A first look at OpenStreetMap's new directions feature
Whenever I need to go somewhere where I have never been before I look up the location on various map services available on the Internet.
I like the directions feature that most offer a lot as it helps me understand how to reach the destination.
OpenStreetMap just announced that it has added a directions feature to its main website. While services such as OSRM or Mapquest that use the data provided by OpenStreetMap have been offering direction features for some time, this was not the case for the main project website until today.
One of the reasons why the makers of OpenStreetMap decided to integrate directions on the main website is that the lack of the feature may have given some visitors a false impression.
Since directions were not provided on the main site they assumed that the mapping service did not support it.
The feature works similar to the directions feature on sites like Google Maps or Bing Maps. Add a start location and destination and wait for the results to be populated.
Car is selected as the default means of transportation which you can change to bicycle or foot. Two data sets are available for each transportation type so that you can switch between them to find the better result.
As you can see on the screenshot above, some roads are not named yet and appear as unknown. This depends largely on the available data but since it is an open project, users can hit the edit button to add missing information.
This is actually another reason why directions has been added as it is a lot easier to spot places or roads that have not been named at all or named improperly. Note that you need an account to edit information on the map.
Missing information are still unfortunate for you if you just want to get directions and don't have the time to edit them manually. The way is displayed on the other hand but orientation may be difficult depending on how many "unnamed" entries are displayed to you.
Still, it is very likely that this will get better over time once users of the service start adding information to it that are missing.
To be fair, services like Google Maps do provide additional information such as public transit or flights that OpenStreetMap does not at this point in time. If you require those you won't be able to use the service for now.
Still, the integration makes sense on many levels.
Now You: Which service do you use to look up directions?
I find that I still rely on Garmin GPS. The desktop maps are useless on the road. The Android Maps directions are wrong about 2% of the time. And if you travel faster than 80mph, the map doesn’t update fast enough for directions. And the phone overheats on top of that.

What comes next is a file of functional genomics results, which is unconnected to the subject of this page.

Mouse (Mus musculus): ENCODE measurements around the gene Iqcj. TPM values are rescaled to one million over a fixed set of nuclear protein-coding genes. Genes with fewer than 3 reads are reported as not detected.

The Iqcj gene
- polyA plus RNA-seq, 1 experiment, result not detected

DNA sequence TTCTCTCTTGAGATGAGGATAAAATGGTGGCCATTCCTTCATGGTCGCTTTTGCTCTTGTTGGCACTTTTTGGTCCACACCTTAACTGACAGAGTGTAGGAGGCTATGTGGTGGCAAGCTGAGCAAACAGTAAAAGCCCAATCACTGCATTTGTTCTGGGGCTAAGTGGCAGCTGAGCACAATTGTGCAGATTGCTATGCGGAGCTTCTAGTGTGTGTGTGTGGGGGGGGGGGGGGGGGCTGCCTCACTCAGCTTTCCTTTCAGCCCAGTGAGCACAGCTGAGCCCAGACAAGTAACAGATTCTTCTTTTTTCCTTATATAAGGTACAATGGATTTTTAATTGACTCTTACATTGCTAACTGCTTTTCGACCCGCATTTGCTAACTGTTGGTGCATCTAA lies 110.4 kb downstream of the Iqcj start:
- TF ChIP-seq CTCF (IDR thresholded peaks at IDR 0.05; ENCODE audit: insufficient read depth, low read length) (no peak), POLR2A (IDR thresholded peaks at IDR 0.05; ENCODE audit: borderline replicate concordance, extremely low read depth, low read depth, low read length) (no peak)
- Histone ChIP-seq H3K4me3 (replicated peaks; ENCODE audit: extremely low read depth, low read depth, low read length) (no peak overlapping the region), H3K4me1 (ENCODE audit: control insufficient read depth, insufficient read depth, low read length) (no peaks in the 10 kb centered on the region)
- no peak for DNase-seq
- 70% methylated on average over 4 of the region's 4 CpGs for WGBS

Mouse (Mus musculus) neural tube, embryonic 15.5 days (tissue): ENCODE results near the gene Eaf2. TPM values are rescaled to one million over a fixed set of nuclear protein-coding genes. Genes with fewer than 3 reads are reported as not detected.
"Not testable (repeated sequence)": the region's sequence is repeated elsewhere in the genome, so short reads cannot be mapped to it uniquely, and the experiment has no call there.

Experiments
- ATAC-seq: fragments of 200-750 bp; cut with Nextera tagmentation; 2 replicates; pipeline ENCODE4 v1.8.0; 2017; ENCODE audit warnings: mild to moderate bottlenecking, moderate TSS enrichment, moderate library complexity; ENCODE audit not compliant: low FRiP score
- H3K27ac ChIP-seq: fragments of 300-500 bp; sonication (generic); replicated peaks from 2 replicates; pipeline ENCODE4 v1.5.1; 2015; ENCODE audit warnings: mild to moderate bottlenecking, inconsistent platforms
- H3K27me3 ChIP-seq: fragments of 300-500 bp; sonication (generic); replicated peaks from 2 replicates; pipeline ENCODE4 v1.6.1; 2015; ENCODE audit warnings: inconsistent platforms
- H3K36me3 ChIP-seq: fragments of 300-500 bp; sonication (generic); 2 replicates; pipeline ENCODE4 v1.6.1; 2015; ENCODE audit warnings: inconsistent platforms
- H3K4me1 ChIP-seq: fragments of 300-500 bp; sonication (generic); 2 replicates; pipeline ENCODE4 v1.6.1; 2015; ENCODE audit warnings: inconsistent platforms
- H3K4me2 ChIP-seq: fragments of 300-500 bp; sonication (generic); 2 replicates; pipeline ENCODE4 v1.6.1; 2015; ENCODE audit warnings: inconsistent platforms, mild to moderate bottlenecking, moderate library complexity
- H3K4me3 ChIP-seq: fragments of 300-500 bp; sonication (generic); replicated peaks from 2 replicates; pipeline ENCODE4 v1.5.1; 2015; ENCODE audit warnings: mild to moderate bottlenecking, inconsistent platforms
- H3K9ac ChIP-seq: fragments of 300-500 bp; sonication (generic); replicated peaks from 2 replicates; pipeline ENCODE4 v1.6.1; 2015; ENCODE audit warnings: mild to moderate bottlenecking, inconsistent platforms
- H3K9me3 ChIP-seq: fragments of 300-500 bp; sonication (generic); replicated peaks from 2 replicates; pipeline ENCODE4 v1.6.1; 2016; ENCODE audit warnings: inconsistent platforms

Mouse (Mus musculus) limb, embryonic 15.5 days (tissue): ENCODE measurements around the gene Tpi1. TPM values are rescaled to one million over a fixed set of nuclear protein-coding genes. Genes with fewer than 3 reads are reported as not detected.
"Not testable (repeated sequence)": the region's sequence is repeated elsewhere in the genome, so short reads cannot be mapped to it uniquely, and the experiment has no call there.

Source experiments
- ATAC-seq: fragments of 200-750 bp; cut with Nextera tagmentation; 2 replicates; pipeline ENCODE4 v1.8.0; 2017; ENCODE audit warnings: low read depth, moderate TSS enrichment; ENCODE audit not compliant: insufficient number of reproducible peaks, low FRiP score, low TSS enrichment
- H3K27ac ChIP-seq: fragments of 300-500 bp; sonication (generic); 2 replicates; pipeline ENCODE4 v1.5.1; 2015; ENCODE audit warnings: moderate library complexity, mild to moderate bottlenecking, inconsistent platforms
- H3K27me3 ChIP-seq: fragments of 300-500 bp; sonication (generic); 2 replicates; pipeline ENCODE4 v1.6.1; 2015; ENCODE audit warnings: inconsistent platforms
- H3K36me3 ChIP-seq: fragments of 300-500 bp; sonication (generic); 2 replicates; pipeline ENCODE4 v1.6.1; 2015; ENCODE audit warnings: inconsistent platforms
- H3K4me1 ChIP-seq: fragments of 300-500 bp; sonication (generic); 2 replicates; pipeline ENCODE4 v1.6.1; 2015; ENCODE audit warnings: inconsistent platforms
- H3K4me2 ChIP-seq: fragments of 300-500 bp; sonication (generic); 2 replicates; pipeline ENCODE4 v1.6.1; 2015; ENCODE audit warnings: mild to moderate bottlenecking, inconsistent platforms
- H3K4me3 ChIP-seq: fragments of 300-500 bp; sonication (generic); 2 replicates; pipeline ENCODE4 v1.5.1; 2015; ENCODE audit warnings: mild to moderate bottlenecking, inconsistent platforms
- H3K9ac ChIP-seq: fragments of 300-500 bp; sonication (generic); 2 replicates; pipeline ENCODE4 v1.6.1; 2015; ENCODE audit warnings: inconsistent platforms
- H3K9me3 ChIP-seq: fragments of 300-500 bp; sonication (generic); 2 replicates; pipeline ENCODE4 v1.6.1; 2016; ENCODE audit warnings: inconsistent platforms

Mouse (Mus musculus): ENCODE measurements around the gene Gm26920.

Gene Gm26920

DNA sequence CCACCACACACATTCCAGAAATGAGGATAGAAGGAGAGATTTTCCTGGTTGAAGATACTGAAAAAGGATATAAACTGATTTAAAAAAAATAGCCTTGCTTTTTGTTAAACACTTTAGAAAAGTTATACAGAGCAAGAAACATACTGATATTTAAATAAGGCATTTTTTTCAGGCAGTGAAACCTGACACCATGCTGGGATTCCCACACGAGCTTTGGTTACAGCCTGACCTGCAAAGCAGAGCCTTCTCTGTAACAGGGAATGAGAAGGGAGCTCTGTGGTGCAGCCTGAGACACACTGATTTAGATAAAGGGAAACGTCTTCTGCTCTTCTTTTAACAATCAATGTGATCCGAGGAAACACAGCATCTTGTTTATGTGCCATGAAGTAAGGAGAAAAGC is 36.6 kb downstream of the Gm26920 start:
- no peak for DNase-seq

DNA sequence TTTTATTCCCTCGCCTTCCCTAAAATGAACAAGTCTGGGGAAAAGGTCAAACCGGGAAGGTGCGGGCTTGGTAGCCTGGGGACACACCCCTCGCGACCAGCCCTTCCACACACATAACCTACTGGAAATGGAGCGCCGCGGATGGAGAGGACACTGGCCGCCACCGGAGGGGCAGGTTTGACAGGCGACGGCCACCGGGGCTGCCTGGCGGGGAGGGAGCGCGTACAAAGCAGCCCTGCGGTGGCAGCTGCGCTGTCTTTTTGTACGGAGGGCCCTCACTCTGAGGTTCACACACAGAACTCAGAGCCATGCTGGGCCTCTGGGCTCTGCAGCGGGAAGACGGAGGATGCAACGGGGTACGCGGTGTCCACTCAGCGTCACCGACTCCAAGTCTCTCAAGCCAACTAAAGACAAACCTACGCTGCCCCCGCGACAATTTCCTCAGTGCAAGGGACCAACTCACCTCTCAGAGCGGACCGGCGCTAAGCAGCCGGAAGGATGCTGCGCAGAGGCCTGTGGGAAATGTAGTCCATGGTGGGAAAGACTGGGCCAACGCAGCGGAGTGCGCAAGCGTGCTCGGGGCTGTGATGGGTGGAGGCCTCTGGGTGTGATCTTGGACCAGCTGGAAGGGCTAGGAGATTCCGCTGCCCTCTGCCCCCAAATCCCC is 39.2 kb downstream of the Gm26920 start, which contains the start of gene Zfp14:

Have you tried Wayz?
I don’t drive… public transport, walking, biking is my mode of transportation for local destinations with the options for bus, train and plane for ones further off. As for what map I use. I like the street level view from Google Maps, but sadly they are quite a few years behind for my city. A city which is the largest in Canada by population and size and we are next door neighbors to the USA but that hasn’t sparked any interests in updating our street views.
So though their concept is a good one, it used poor algorithms at the time to make the images which are poorly stitched together. The info blocker to smear license plates on vehicles caught in the frame does a decent job, but it isn’t limited to license plates, it also smears street addresses which are not private otherwise people would not put numbers on the exteriors of their homes.
Zooming out in overhead mode, they say the image is displayed is approximately xx or xxx feet or meters above ground, but the distorted and fuzzy image is just a ridiculously enlarged satellite image. Unlike USA major cities, when we zoom in we can see the tops of people’s head and can make out other landmarks easily. Oddly enough Vancouver, Canada’s 3rd largest city (Quebec City is the 2nd) has street level maps where I can make out cars and even street corner newspaper and mail boxes.
In Toronto, if we scroll down below the mile or kilometer mark (depends on how you setup your account views) we can’t tell the tops of houses from the tops of trucks. Cars look like a smudge. So Canada’s largest city gets crappy maps, while Vancouver gets decent ones. So for overhead views I use Bing Maps because their overview data was done by planes/drones, while Google Maps rely too much on Satellite imagery.